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Vegetation

Vegetation ExamplePacific Northwest Resource Monitoring and Assessment (PNW-RMA) data help describe plant biodiversity in the region's forests, characteristics of special habitat types such as old-growth forests and riparian corridors, and status of forest components such as dead wood, tree crowns, soils, and understory vegetation.

Nonnative invasive plant species already are well established in Oregon's forested lands, making up a significant proportion of the species and plant cover present. Current trends suggest that their importance will increase.

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Projects

  • Vegetation diversity and structure indicator

    The Vegetation Diversity and Structure (VEG) Indicator is an extensive inventory of vascular plants in the forests of the United States. The VEG Indicator provides baseline data to assess trends in forest vascular plant species richness and composition, and the relative abundance and spatial distribution of those species, including invasive and introduced species. The VEG Indicator is one of several sets of measures collected by the Forest Inventory and Analysis (FIA) program of the USDA Forest Service to assess forest health. This document describes the sampling design, field data collection methods, primary output objectives, and estimation procedures for summarizing FIA VEG data.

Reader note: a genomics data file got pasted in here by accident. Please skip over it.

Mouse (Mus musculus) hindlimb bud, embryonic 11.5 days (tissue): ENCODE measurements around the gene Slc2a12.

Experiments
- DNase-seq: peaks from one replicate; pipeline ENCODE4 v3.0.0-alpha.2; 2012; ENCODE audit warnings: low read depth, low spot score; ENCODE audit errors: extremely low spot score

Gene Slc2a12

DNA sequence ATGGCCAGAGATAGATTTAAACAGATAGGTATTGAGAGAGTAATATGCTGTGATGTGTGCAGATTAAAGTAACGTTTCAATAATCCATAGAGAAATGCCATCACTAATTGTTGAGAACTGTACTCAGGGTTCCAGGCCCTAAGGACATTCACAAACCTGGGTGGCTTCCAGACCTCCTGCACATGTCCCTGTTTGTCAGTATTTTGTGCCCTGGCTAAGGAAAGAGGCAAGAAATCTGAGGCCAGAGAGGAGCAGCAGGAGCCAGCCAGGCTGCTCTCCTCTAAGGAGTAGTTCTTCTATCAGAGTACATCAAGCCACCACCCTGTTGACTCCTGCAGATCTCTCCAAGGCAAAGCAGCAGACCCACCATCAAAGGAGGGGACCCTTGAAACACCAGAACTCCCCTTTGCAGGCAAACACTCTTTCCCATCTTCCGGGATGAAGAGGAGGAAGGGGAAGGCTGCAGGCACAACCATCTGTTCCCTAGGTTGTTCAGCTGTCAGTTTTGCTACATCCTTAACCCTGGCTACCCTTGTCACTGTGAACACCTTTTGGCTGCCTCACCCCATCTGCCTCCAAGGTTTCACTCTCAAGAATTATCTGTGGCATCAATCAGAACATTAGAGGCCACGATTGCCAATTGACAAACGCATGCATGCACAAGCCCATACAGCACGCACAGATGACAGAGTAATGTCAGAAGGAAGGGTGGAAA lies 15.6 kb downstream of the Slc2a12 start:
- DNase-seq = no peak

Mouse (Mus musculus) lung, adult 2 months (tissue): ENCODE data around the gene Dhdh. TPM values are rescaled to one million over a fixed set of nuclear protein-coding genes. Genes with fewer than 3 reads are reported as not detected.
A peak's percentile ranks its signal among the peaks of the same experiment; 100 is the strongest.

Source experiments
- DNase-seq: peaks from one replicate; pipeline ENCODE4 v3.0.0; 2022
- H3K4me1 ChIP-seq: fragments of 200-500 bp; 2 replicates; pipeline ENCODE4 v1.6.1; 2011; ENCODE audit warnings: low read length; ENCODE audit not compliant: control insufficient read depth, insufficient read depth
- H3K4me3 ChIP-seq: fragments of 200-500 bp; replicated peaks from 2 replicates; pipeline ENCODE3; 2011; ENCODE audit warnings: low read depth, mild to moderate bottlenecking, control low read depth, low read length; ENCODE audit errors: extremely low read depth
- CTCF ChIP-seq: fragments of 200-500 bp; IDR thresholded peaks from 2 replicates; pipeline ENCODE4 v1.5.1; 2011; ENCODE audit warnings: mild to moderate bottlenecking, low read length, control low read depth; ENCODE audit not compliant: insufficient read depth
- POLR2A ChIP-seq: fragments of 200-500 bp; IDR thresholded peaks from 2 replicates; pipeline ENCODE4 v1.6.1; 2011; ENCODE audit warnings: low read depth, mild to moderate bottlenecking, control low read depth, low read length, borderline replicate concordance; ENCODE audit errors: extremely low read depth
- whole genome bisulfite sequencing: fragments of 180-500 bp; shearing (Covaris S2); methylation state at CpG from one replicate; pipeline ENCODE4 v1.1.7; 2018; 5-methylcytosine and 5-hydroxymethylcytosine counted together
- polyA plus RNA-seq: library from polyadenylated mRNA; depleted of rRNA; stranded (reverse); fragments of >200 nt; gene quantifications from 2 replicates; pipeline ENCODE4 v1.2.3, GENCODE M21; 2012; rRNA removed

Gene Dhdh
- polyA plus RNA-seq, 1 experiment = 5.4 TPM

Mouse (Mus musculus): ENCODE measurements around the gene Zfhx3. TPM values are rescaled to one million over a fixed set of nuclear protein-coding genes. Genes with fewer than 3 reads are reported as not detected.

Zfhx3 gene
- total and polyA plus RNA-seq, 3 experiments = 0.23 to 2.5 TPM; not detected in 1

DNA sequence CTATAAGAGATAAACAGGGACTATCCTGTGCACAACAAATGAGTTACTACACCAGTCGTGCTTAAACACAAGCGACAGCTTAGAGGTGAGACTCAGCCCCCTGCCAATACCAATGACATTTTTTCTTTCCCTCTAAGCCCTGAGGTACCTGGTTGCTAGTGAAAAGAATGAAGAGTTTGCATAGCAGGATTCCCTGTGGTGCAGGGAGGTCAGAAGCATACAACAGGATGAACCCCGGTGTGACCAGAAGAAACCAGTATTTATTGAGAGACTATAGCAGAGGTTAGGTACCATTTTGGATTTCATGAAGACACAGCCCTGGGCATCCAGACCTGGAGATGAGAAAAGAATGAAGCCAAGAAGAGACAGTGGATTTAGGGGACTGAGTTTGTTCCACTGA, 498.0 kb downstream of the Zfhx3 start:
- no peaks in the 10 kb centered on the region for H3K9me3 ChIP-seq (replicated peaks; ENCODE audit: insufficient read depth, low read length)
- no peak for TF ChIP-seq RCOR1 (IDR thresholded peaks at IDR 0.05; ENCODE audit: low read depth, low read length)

• Invasives

    Invasive plant distribution and abundance and associations with forest conditions and history. Nonnative plants affect the composition and function of natural and managed ecosystems. FIA and RMA researchers are working to provide more comprehensive information on the abundance, distribution, and impact of nonnative invasive species.

    A field guide for identification of nonnative invasive plants of Pacific Coast forests. This publication provides a prioritized short list of the nonnative invasive plants having the greatest impact on forested lands in the Pacific coastal states (California, Oregon, and Washington).

  • Lichens

    This project entails predicting impacts from nitrogen pollution on forests through lichen monitoring. Epiphytic lichens (i.e. growing on woody plants) subsist almost exclusively on atmospheric moisture and nutrients, making them highly responsive to changes in air quality and forest structure and function.

  • Forest structure and function

    Forests provide vital habitat for a wide variety of plant and animal species, and provide many other ecological values. Pacific Northwest Forest Inventory and Analysis (PNW-FIA) program data help describe plant biodiversity in Pacific Northwest forests, characteristics of special habitat types such as old-growth forests and riparian corridors, and status of forest components such as dead wood, tree crowns, soils, and understory vegetation. Specific projects include predicting tree distribution, growth, and mortality across large spatial and temporal scales.

  • National vegetation classification

    Vegetation composition and structure of forested ecosystems are indicators of productivity, wildlife habitat, and ecosystem function. Classifications developed to distinguish and describe local vegetation conditions can provide interpretations that are relevant to managers of these resources. A major challenge in national vegetation classification development in the Western United States is bridging the gap between the floristically derived association levels with the mid-levels defined by both physiognomic and floristic characteristics. Data sets that encompass wider regions help to clarify how floristically driven levels relate to each other and higher levels in the classification.

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